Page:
REVIEW / FILM OPINION – With “Shang-Chi and the Legend of the Ten Rings” Marvel stars its first superhero of Asian origin in a spectacular production that is, in part, faithful to those of Chinese cinema.
Shang-Chi, the in-between movie
Shang-Chi and the Legend of the Ten Rings Perhaps coming at the worst of times for him within the lineup of the Marvel Cinematic Universal. After Black widow (released on July 7, 2021), rather successful and carried by a strong symbolism (the farewell to Scarlett Johansson after more than ten years of good and loyal service), and before the highly anticipated The Eternals (November 3, 2021). Between the two, there is therefore Shang-Chi. A new character unknown to the general public. But for the sake of representation of minorities, Disney wanted to give it a chance to make it the first superhero of Asian origin to lead a Marvel production. The most cynical will see it above all as a way to earn more and more money thanks to the Chinese market.
But never mind after all business is business, and here we are having to re-judge a origin story. That of Shang-Chi (Simu Liu), the son of the terrible Mandarin (Tony Leung Chiu-wai). To escape the cruelty of his father, the boy decided to take refuge in the United States. But after years of being discreet, his father sends his assassins to him for a mysterious reason. It is the beginning of Shang-Chi’s adventure who will then leave, with his best friend Katy (Awkwafina), in the direction of Macao to find his sister, also targeted by their father.
Family is sacred
Shang-Chi is therefore above all a family story. But contrary to what our quick plot summary might suggest, the characterization of the characters is a bit more complex. Because the Mandarin is not completely bad at bottom. He has been, in the past, but he tried to settle down after meeting his wife (Fala Chen). And his new motivations are understandable. On the side of Shang-Chi, his departure was logically badly experienced by his sister, totally abandoned and left to her own devices. There is therefore a real problem in the relationship between a father and his son, and a brother and his sister. Intimate elements that can be closer to the cinema of Destiny Daniel Cretton (States of Grace and The Glass Castle) and which are ultimately much more interesting than the general adventure that is emerging.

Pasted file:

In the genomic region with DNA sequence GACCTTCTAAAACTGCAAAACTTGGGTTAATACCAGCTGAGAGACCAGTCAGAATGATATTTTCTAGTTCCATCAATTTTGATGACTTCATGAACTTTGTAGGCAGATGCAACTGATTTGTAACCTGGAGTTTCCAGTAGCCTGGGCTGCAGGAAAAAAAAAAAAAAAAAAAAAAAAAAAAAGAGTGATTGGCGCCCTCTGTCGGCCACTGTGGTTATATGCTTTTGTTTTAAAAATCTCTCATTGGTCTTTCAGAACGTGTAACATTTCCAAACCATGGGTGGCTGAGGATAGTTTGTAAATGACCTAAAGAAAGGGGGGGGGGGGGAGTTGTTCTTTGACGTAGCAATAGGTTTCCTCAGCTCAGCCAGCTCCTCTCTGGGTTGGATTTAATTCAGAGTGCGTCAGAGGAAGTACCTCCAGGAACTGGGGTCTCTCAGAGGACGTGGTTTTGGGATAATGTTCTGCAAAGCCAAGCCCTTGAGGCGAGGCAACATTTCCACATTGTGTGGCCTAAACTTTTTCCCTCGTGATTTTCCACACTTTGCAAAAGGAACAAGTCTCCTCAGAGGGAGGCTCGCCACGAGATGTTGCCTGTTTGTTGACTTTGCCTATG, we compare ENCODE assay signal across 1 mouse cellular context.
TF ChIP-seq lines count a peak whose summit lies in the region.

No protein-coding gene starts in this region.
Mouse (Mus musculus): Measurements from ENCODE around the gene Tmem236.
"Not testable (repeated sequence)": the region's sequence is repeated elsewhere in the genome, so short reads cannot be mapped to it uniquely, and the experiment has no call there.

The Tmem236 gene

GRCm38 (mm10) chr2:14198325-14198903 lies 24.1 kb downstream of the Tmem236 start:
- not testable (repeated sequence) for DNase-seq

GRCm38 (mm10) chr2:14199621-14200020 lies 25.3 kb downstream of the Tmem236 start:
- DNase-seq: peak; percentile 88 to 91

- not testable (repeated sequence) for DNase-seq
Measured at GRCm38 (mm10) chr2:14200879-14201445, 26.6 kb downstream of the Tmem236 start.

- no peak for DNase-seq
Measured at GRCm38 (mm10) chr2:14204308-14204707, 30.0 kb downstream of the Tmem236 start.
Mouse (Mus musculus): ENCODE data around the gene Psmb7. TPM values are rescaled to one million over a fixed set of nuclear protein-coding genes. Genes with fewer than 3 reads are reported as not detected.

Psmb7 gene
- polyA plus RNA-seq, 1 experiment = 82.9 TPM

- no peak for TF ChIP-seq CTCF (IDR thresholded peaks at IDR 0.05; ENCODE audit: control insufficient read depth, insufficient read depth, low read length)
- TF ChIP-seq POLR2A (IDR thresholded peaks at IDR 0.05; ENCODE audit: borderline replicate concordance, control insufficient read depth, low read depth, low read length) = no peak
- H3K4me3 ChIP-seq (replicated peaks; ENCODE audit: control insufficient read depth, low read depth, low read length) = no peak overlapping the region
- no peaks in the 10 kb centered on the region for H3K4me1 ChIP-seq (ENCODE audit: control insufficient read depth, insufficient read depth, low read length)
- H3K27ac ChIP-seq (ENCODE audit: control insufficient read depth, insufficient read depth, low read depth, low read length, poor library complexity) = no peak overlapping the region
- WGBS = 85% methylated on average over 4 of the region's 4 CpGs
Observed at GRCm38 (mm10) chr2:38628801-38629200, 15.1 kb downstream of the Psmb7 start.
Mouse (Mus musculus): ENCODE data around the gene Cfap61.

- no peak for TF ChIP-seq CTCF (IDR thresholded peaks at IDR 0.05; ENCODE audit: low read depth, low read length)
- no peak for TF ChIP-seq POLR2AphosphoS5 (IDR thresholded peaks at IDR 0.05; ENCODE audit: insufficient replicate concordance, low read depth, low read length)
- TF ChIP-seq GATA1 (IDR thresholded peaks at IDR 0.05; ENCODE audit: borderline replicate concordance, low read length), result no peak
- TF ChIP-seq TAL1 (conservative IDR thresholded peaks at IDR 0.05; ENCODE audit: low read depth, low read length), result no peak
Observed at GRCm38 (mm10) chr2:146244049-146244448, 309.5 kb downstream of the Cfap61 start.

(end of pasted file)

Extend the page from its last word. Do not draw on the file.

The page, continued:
In addition, we find a breakthrough in history already seen. The expected twists and turns, revelations that struggle to excite and endless flashbacks that lengthen a film that is far too long. Everything is sprinkled with humorous passages typical of Marvel movies. If this lightness is appreciable most of the time, it disappoints when it appears for to pass scriptwriting gaps (classic at Marvel). This is the case before the last act when our heroes have the chance to find themselves locked up with a creature who, precisely, knows the path to take for the rest of their quest. Disconcertingly easy, but they pass us by using this adorable plush that we can expect to find in Disney stores soon.
Chinese cinema as a benchmark
We nevertheless feel in Shang-Chi and the Legend of the Ten Rings the desire to best represent Chinese culture. By making the characters speak, in large part, in Chinese, or by evoking discrimination against Asians. But the most interesting remains the way in which the film evokes former major Chinese cinema productions. From the start, when Shang-Chi’s parents meet, a certain nostalgia takes hold of us. The presence of Tony Leung Chiu-wai (always so charismatic) has a lot to do with it. He who was Ip Man in The Grandmaster (2013) by Wong Kar-wai and was notably in the cast ofHero (2003) by Zhang Yimou.
Facing him, Fala Chen, whose first appearance in the Marvel film is reminiscent of Zhang Ziyi in the middle of the bamboo forest of the same Zhang Yimou in The Secret of the Flying Daggers (2004). A nicely choreographed fight follows, although marred by an overflow of visual effects.
Other action sequences, for once quite visible, make it possible to energize the film. This is the case of a scene with a bamboo scaffolding on which Jackie Chan could have had fun in the past. And for his final which definitely switches to the fantastic with giant dragons, and involves Michelle Yeoh (hello Tiger and …